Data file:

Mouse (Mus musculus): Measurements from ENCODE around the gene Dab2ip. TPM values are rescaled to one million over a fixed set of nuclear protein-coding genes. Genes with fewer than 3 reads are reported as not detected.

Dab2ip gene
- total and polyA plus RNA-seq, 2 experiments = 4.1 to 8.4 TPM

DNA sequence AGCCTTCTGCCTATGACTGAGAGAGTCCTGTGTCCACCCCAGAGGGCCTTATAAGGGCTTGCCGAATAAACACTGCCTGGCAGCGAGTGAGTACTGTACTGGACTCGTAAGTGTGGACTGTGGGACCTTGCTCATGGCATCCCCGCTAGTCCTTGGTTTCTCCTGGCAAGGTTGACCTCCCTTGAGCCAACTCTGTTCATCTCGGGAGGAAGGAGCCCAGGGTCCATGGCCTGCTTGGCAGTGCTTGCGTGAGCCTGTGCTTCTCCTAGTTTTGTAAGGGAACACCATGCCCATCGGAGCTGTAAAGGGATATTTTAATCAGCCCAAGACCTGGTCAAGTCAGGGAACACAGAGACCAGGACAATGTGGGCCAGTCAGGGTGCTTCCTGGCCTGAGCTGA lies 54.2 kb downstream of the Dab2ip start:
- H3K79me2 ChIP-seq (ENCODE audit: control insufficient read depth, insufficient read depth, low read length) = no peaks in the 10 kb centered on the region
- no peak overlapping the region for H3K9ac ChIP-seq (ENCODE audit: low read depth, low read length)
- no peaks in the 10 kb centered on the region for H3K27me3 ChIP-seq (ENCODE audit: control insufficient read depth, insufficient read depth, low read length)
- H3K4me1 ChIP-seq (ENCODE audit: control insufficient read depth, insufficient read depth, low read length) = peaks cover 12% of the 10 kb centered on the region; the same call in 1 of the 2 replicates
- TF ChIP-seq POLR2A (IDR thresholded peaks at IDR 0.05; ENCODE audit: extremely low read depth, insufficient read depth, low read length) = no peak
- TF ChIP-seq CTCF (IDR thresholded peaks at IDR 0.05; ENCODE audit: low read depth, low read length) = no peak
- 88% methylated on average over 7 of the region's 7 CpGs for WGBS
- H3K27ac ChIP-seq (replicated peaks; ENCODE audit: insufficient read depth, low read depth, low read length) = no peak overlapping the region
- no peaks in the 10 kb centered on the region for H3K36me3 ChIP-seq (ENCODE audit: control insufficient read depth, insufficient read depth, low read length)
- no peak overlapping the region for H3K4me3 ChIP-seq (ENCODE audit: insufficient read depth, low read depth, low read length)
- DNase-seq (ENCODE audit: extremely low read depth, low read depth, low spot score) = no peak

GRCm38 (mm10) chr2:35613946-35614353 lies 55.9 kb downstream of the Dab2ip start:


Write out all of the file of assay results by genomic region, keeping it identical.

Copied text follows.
Mouse (Mus musculus): Measurements from ENCODE around the gene Dab2ip. TPM values are rescaled to one million over a fixed set of nuclear protein-coding genes. Genes with fewer than 3 reads are reported as not detected.

Dab2ip gene
- total and polyA plus RNA-seq, 2 experiments = 4.1 to 8.4 TPM

DNA sequence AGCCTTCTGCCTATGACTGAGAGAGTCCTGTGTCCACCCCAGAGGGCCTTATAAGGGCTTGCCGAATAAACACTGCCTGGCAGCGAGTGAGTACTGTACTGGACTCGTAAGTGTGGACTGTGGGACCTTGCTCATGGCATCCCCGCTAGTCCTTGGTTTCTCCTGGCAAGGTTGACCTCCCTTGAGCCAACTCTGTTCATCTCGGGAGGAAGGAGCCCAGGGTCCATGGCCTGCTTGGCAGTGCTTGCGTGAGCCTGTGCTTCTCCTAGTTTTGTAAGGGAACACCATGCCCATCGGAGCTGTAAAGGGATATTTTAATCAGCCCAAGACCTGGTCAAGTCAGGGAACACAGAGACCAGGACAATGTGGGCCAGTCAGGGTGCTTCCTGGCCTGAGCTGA lies 54.2 kb downstream of the Dab2ip start:
- H3K79me2 ChIP-seq (ENCODE audit: control insufficient read depth, insufficient read depth, low read length) = no peaks in the 10 kb centered on the region
- no peak overlapping the region for H3K9ac ChIP-seq (ENCODE audit: low read depth, low read length)
- no peaks in the 10 kb centered on the region for H3K27me3 ChIP-seq (ENCODE audit: control insufficient read depth, insufficient read depth, low read length)
- H3K4me1 ChIP-seq (ENCODE audit: control insufficient read depth, insufficient read depth, low read length) = peaks cover 12% of the 10 kb centered on the region; the same call in 1 of the 2 replicates
- TF ChIP-seq POLR2A (IDR thresholded peaks at IDR 0.05; ENCODE audit: extremely low read depth, insufficient read depth, low read length) = no peak
- TF ChIP-seq CTCF (IDR thresholded peaks at IDR 0.05; ENCODE audit: low read depth, low read length) = no peak
- 88% methylated on average over 7 of the region's 7 CpGs for WGBS
- H3K27ac ChIP-seq (replicated peaks; ENCODE audit: insufficient read depth, low read depth, low read length) = no peak overlapping the region
- no peaks in the 10 kb centered on the region for H3K36me3 ChIP-seq (ENCODE audit: control insufficient read depth, insufficient read depth, low read length)
- no peak overlapping the region for H3K4me3 ChIP-seq (ENCODE audit: insufficient read depth, low read depth, low read length)
- DNase-seq (ENCODE audit: extremely low read depth, low read depth, low spot score) = no peak

GRCm38 (mm10) chr2:35613946-35614353 lies 55.9 kb downstream of the Dab2ip start: